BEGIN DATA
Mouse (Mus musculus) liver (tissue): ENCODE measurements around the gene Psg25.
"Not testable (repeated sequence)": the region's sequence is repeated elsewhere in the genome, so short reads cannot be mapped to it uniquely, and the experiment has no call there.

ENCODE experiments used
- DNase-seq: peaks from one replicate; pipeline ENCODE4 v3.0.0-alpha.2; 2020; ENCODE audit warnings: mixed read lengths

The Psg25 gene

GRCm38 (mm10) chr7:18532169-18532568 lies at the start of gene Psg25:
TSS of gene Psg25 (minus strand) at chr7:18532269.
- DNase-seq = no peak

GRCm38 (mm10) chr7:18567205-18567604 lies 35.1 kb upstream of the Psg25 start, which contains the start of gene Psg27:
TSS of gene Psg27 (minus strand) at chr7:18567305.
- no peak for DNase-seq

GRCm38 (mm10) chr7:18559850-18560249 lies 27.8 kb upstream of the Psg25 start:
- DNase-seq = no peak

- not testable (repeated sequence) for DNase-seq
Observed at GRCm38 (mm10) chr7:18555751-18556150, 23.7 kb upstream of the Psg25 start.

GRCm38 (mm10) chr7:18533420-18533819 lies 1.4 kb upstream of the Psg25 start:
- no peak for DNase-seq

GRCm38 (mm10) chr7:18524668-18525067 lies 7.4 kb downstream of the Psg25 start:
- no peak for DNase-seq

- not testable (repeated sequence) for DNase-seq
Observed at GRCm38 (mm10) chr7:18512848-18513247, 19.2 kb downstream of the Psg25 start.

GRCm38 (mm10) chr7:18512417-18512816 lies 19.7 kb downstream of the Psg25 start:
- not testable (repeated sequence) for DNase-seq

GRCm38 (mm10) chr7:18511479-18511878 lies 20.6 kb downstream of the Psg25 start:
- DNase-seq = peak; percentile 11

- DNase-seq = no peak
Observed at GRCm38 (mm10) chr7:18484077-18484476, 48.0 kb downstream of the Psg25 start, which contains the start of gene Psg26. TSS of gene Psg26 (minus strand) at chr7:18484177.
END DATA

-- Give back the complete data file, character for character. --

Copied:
Mouse (Mus musculus) liver (tissue): ENCODE measurements around the gene Psg25.
"Not testable (repeated sequence)": the region's sequence is repeated elsewhere in the genome, so short reads cannot be mapped to it uniquely, and the experiment has no call there.

ENCODE experiments used
- DNase-seq: peaks from one replicate; pipeline ENCODE4 v3.0.0-alpha.2; 2020; ENCODE audit warnings: mixed read lengths

The Psg25 gene

GRCm38 (mm10) chr7:18532169-18532568 lies at the start of gene Psg25:
TSS of gene Psg25 (minus strand) at chr7:18532269.
- DNase-seq = no peak

GRCm38 (mm10) chr7:18567205-18567604 lies 35.1 kb upstream of the Psg25 start, which contains the start of gene Psg27:
TSS of gene Psg27 (minus strand) at chr7:18567305.
- no peak for DNase-seq

GRCm38 (mm10) chr7:18559850-18560249 lies 27.8 kb upstream of the Psg25 start:
- DNase-seq = no peak

- not testable (repeated sequence) for DNase-seq
Observed at GRCm38 (mm10) chr7:18555751-18556150, 23.7 kb upstream of the Psg25 start.

GRCm38 (mm10) chr7:18533420-18533819 lies 1.4 kb upstream of the Psg25 start:
- no peak for DNase-seq

GRCm38 (mm10) chr7:18524668-18525067 lies 7.4 kb downstream of the Psg25 start:
- no peak for DNase-seq

- not testable (repeated sequence) for DNase-seq
Observed at GRCm38 (mm10) chr7:18512848-18513247, 19.2 kb downstream of the Psg25 start.

GRCm38 (mm10) chr7:18512417-18512816 lies 19.7 kb downstream of the Psg25 start:
- not testable (repeated sequence) for DNase-seq

GRCm38 (mm10) chr7:18511479-18511878 lies 20.6 kb downstream of the Psg25 start:
- DNase-seq = peak; percentile 11

- DNase-seq = no peak
Observed at GRCm38 (mm10) chr7:18484077-18484476, 48.0 kb downstream of the Psg25 start, which contains the start of gene Psg26. TSS of gene Psg26 (minus strand) at chr7:18484177.